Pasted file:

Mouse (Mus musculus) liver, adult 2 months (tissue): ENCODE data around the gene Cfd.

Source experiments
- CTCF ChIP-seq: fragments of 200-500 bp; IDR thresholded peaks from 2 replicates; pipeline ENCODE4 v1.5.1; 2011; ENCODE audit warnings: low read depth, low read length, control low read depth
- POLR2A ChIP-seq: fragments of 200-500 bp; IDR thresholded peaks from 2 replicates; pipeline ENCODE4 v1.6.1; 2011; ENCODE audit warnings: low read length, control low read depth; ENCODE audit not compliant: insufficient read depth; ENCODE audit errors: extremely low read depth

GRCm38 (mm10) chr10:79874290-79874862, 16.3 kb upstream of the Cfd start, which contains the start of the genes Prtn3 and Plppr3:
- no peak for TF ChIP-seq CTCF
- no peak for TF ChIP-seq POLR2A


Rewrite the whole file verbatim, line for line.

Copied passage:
Mouse (Mus musculus) liver, adult 2 months (tissue): ENCODE data around the gene Cfd.

Source experiments
- CTCF ChIP-seq: fragments of 200-500 bp; IDR thresholded peaks from 2 replicates; pipeline ENCODE4 v1.5.1; 2011; ENCODE audit warnings: low read depth, low read length, control low read depth
- POLR2A ChIP-seq: fragments of 200-500 bp; IDR thresholded peaks from 2 replicates; pipeline ENCODE4 v1.6.1; 2011; ENCODE audit warnings: low read length, control low read depth; ENCODE audit not compliant: insufficient read depth; ENCODE audit errors: extremely low read depth

GRCm38 (mm10) chr10:79874290-79874862, 16.3 kb upstream of the Cfd start, which contains the start of the genes Prtn3 and Plppr3:
- no peak for TF ChIP-seq CTCF
- no peak for TF ChIP-seq POLR2A